For each one of us, our vision or Big Picture is personal and unique, based on our individual life circumstances and our sense of who we are as a human being. And yet, for all of us, our universal realities intersect. We are all human beings, and like other organisms, we need food, water, air, and a place to lay our bodies down to sleep – even if that place is the street. A baby who is not sufficiently held and cared for – even if it has enough food and water – may fail to develop and gain weight due to a syndrome known as “failure to thrive.” Unlike most other creatures, in order to thrive, we human beings need some sense of love, hope, meaning, and trust. How these terms translate into a metalanguage that can be understood by all humans, I do not know. And just because we need love, hope, meaning, and trust, does not mean that we get them, just as we all do not get a livable home and enough to eat. But we are not ants and we are not maple trees and we are not fungi. We are human beings, with minds and with emotions, and our needs include those not easily translatable from language to language. And yet, like the ants and the maple trees and the fungi, we all share the Earth on which we live. Even as we fly off into space, we cannot get away from our connection to the planet upon which we evolved. It is home. It is our home. It is home for all of us, all 7 billion of us.
An important aspect of scientific research is the need to be objective. I have a friend who is studying science in a way that acknowledges the limits of our ability to do so. We can try to be objective. We can try really hard, and with some things, such as our concrete measurements, we can succeed. But we are governed not only by “seeing is believing,” but also by “believing is seeing.” Behind every measurement lie our beliefs. Behind every measurement is the decision of which measurement to take, and that decision – like all of our other decisions – is a very personal one, impacted by our own personal story of who we are and how we have gotten to this point in life. It is impacted by our family and our community, by our culture, our religion or lack there of, our race, our genes, our birthplace – physical, economic, and social. And, I would posit, our decisions are impacted by our ability or lack of ability to trust the unknown/Unknown and the unknowable/Unknowable.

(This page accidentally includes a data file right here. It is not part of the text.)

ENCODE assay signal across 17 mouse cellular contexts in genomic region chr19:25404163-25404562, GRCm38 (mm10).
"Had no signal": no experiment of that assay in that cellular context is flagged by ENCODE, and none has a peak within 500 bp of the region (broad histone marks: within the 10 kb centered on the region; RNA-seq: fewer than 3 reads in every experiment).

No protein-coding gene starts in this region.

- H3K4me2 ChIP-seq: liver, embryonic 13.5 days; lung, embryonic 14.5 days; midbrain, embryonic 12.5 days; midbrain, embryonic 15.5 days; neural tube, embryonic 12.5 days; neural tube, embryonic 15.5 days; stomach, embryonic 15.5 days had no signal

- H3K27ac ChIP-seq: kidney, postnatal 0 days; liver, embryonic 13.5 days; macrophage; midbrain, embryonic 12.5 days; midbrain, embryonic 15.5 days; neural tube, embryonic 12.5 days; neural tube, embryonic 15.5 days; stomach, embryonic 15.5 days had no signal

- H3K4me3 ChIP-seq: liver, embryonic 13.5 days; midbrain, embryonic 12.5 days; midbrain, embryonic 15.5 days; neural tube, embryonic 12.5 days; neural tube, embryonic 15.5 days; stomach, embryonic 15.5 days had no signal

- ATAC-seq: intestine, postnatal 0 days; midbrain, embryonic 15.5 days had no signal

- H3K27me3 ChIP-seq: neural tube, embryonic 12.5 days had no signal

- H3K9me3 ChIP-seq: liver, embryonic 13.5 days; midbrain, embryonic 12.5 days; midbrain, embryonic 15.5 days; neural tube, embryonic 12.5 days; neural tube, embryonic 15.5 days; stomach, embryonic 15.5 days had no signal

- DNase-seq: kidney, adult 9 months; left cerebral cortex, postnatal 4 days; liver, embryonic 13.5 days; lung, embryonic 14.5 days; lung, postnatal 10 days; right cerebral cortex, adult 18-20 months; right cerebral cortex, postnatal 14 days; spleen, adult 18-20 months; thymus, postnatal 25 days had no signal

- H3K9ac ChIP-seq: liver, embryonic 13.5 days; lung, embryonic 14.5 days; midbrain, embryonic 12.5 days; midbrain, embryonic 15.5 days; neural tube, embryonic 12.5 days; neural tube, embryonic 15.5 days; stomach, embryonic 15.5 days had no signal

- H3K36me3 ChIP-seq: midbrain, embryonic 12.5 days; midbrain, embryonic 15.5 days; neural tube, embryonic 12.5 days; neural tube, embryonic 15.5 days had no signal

Life events change us, and can change how we see the world. Trauma – a radical change in our immediate world – tends to change us. We want to keep ourselves safe. Sometimes we do it through anger, sometimes through escape into tightly knit communities, sometimes by embracing peace and serenity. We make choices. We make decisions. We make decisions about what to believe and what to do. And then, our decisions have impact.